6 days of hell and it continues

I'm just out of hospital (Thurs) after spending 6 days there with my pulse racing up to 160bpm and an irregular rate. You may remember that I had a 6hr ablation at the end of June this year. Well, I've now been diagnosed as having AF and atrial flutter. It was the worst period I've ever experienced. I rang the emergency doctor last Saturday afternoon and an ambulance was sent for me. I was admitted from A+E into the emergency temporary ward in about 2 hrs - the fastest time ever and I stayed there for 2 nights and was well looked after. I was immediately put back on the drugs I had taken before my ablation, amiodarone, and warfarin, plus digoxin. Then I was transferred onto the general cardiology ward on Monday afternoon, well it was like going into a mental health unit and I was terrified!! Two elderly ladies in the room were confused and wandered and the one across from me proceeded to tell me her (and her family's) life history in great detail!! I was planning to discharge myself next day, but was persuaded by my family not to. The ward was older than the one I went into just before last Christmas and had what I would call basic facilities. At one point all the patients on the whole ward were sharing one shower. The curtains at my window were about 8 ins too short and barely fitted across, one day the sunlight was flickering through trees and because I couldn't shut it out completely it gave me a migraine. Throughout all this my heart refused to calm down - no wonder really is it!

I was fitted with a portable heart monitor which had a blank screen so that patients didn't get stressed from seeing their pulse rate. Well, I knew which button to press to see this, so I could sometimes have a sneaky look. I was really surprised on Thursday morning when they told me I could go home saying my pulse had gone down to 80, the monitor showed it at 135. I was confused, but the delight of being released kept me quiet and I thought that they knew best. Since being home my pulse has been up and down, mostly up in the 140's and I feel quite dizzy when I move around. I'm going to try and sit it out like so many of you on this site do, but I live on my own and am feeling really low right now. I have friends who would come and be with me, but I need the peace of being on my own. So fed up with it all.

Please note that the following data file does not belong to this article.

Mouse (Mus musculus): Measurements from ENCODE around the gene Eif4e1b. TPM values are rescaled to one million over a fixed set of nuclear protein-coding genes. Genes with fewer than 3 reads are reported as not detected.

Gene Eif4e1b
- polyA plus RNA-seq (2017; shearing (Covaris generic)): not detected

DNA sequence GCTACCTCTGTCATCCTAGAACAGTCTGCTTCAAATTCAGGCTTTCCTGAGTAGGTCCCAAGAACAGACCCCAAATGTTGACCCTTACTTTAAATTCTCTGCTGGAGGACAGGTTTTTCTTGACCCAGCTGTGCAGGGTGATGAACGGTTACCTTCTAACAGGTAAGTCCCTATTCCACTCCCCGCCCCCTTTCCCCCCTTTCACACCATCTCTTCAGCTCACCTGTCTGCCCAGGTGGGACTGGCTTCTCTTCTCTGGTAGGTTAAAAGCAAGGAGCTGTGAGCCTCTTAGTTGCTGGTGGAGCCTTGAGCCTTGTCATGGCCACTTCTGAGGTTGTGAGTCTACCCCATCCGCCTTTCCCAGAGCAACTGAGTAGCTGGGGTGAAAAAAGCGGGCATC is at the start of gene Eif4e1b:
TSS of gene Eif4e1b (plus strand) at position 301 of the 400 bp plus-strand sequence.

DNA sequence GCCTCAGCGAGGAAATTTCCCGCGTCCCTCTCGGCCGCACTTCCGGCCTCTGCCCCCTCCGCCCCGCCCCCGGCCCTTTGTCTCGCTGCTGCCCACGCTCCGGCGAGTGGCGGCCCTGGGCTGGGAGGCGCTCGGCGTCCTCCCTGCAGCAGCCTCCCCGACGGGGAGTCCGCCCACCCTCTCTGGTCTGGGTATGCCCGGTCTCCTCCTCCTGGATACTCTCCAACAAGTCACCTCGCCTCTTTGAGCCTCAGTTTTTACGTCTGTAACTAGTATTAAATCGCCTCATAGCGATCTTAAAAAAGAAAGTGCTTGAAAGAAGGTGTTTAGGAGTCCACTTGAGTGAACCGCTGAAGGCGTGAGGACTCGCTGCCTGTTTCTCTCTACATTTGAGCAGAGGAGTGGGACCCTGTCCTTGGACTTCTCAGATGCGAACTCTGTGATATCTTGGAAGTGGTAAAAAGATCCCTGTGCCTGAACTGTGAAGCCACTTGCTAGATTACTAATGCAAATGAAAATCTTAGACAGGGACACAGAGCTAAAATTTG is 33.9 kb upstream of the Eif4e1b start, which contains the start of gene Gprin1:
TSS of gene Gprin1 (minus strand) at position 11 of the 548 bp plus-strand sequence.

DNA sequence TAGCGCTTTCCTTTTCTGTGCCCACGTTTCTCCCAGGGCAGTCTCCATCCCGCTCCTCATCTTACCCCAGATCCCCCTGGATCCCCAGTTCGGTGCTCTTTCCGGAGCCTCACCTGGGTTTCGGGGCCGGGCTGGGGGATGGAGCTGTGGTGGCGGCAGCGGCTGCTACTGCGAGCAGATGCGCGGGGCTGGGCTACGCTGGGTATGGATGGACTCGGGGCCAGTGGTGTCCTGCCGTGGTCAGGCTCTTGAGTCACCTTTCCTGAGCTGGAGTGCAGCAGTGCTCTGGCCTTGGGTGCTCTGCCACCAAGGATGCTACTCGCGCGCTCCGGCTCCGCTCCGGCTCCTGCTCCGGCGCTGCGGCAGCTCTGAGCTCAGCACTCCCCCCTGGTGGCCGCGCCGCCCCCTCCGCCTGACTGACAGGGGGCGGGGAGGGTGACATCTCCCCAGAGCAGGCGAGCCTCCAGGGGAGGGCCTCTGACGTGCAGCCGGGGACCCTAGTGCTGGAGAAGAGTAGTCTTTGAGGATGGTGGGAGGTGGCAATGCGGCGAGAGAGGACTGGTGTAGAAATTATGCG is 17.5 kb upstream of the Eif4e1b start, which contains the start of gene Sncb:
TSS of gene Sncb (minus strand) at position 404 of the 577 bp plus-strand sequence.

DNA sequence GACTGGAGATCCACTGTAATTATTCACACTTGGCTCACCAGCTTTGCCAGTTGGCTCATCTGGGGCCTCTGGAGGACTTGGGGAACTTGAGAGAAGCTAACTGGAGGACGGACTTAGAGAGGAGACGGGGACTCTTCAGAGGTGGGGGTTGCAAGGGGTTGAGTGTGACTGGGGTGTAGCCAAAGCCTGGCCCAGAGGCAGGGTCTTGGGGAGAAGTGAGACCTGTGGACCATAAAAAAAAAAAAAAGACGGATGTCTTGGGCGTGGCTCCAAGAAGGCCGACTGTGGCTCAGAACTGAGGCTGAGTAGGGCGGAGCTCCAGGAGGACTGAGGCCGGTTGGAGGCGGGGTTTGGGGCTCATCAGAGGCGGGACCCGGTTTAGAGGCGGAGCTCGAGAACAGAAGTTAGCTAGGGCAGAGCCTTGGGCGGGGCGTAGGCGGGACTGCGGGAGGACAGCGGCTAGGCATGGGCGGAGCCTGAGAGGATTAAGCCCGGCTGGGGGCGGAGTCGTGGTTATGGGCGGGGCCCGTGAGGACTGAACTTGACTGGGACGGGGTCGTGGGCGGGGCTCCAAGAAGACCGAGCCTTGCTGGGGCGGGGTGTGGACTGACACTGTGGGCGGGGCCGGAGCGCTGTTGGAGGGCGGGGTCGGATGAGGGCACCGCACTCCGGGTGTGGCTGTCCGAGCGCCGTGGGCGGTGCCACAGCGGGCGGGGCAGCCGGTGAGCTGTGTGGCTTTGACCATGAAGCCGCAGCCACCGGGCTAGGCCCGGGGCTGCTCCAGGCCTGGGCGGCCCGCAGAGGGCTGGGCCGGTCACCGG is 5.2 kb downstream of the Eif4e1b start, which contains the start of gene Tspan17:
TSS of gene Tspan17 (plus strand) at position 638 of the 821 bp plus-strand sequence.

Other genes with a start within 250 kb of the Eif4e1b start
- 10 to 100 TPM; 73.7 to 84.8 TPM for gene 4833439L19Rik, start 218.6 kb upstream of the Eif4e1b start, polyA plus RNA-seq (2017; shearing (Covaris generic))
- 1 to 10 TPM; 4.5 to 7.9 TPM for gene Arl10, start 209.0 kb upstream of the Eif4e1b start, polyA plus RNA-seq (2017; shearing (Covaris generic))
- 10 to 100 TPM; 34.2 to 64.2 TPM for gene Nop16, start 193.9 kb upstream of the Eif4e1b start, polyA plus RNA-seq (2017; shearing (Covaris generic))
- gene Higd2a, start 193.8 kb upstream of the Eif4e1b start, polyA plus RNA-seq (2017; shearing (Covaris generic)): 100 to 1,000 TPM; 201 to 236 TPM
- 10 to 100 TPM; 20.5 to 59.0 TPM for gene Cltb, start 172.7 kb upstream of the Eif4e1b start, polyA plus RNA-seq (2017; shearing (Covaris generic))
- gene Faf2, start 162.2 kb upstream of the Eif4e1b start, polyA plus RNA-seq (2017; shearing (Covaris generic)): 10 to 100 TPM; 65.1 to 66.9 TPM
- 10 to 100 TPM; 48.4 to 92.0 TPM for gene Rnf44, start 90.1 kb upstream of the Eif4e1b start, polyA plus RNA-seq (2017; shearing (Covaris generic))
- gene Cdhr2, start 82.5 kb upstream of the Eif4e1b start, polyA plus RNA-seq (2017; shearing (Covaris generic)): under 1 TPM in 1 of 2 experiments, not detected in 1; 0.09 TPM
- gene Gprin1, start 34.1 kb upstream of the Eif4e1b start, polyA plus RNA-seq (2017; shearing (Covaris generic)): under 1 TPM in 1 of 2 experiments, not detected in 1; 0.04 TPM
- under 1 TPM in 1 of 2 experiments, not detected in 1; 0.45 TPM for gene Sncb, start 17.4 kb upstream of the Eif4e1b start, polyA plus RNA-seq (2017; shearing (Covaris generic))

Jean

32 Replies

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  • So sad to hear about your bad experience

    Hope you feel better now

    What was your EP doctor opinion about your case?

    It is better to let someone close to stay with you who can help you till you calm down and you will soon

    I'm praying for you , and really fully aware about your feeling right now but I'm sure also that everything will be under control as all our attacks did

    Keep us updated and we are here to support you

    Maitha

  • Hi Maitha - My EP does not work from the hospital I went to and despite my local hospital saying they would contact him for advice I never had any response. My paroxysmal attacks have never lasted this long before. I have lost all faith in cardiologists, my GP seems to know more about my condition than them. I am hoping to talk to him later today.

    Jean

  • Jean,

    You've really been through it this week. I hope you are doing better by the time you read this. I'm sure you do want to be on your own after all of that, and I hope your pulse has come back more to normal. None of this is any fun. Remember that we are all here to support you, as Maitha said. Sending good thoughts and prayers your way.

  • Hi Grandma - Thank you for your support. I'm feeling a lot better today, just a little dizzy when I move and I know that my pulse is still doing odd things. I try hard not to focus too much on it, but it's hard at times and especially when you can feel your heart banging away and feel so ill. Do you have wards with 6 people in in the States or does everyone have their own room? I really don't like sharing a room with others. Elderly patients in my ward snored, shouted in their sleep, had oxygen machines running, burped out loud etc. It was a real struggle to sleep at night. Yes, I do know that one day I could be one of those elderly patients. I just wish everyone could have the privacy of their own room. Rant over!! Thank you for your good thoughts and prayers. Jean

  • Hi Jean, Glad you are feeling a little better today, and you are always welcome to a good rant! You are right, when in the middle of crazy AF it is so hard not to focus on it with the pulse banging in your ears and your heart flopping in your chest. It really can be awful :-( And to try to do it in a place with other sick people has to be really upsetting. I've worked in a lot of hospitals since the 70's and back then there were a few places that still had only 1 or 2 wards with 4 patients, mostly just in an outdated pediatric hospital, but I have to say, all the hospitals I know have at max 2 to a room, and all the hospitals that have been built or renovated around here in the past couple decades have all private rooms. Our local hospital is all private rooms, even in the ER, you never see another sick person, just the staff, which is enormously appreciated! Privacy when sick is a wonderful thing! Hugs to you! Be well!

  • Also sending best wishes - it sounds as if you had a horrible experience on the ward, it's enough to send a 'normal' person into conniptions. Just take some time to relax and unwind and get over it and you'll likely find the symptoms will calm down. And as Maitha and Grandma say, we're always here for support :)